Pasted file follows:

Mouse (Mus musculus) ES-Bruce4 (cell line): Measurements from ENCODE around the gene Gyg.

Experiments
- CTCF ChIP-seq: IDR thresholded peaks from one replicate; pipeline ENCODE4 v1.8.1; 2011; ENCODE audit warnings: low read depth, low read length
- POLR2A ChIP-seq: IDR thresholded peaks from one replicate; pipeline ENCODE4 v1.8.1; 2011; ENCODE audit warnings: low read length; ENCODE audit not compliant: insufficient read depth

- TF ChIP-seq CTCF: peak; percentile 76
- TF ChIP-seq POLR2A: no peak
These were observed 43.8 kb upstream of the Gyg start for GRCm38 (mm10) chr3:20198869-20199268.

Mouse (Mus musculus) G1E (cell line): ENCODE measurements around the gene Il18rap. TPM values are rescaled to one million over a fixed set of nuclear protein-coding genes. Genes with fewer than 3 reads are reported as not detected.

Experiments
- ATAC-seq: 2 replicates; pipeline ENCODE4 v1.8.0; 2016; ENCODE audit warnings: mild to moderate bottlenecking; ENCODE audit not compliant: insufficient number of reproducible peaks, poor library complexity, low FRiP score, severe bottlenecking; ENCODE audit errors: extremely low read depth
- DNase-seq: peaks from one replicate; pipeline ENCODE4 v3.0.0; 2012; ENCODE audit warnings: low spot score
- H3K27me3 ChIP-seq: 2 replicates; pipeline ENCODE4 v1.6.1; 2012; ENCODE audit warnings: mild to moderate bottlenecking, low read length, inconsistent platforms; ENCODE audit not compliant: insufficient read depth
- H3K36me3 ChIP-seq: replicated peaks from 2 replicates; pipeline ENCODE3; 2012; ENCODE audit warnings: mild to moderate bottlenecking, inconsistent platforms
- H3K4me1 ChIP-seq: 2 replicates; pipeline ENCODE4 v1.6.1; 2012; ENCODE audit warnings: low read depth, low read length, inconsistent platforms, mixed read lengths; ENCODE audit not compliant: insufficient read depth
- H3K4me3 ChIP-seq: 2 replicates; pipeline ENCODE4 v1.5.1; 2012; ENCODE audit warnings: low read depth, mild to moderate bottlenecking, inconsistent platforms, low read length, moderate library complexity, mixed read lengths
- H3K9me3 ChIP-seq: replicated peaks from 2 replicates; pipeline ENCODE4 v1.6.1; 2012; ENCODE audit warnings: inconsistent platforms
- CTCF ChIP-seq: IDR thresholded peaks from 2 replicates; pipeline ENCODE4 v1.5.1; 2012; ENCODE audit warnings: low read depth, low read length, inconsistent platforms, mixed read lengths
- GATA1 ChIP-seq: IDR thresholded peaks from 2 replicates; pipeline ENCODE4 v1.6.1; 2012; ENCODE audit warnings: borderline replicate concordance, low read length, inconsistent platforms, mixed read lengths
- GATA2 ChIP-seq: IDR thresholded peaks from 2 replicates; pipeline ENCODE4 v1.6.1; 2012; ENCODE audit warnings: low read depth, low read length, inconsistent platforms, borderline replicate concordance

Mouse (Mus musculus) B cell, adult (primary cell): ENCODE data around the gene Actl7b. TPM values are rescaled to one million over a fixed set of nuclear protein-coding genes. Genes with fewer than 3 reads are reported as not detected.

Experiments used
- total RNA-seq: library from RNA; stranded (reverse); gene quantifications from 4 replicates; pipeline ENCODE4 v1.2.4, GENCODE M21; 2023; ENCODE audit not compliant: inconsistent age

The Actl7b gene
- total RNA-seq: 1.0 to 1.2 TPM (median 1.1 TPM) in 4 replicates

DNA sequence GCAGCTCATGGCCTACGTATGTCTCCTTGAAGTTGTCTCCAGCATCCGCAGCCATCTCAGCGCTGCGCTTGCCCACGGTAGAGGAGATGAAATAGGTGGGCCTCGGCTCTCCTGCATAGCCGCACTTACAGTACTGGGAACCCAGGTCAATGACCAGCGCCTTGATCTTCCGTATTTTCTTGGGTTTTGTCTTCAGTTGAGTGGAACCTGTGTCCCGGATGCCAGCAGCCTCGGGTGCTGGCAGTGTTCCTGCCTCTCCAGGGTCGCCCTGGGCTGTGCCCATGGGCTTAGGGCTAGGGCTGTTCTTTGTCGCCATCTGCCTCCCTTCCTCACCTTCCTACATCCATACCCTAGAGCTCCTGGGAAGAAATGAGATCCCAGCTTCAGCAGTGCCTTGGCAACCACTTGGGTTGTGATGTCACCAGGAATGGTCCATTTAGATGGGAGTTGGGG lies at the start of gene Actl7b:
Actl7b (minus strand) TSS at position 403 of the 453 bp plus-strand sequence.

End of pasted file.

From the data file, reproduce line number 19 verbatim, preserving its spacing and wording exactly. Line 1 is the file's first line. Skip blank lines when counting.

- GATA2 ChIP-seq: IDR thresholded peaks from 2 replicates; pipeline ENCODE4 v1.6.1; 2012; ENCODE audit warnings: low read depth, low read length, inconsistent platforms, borderline replicate concordance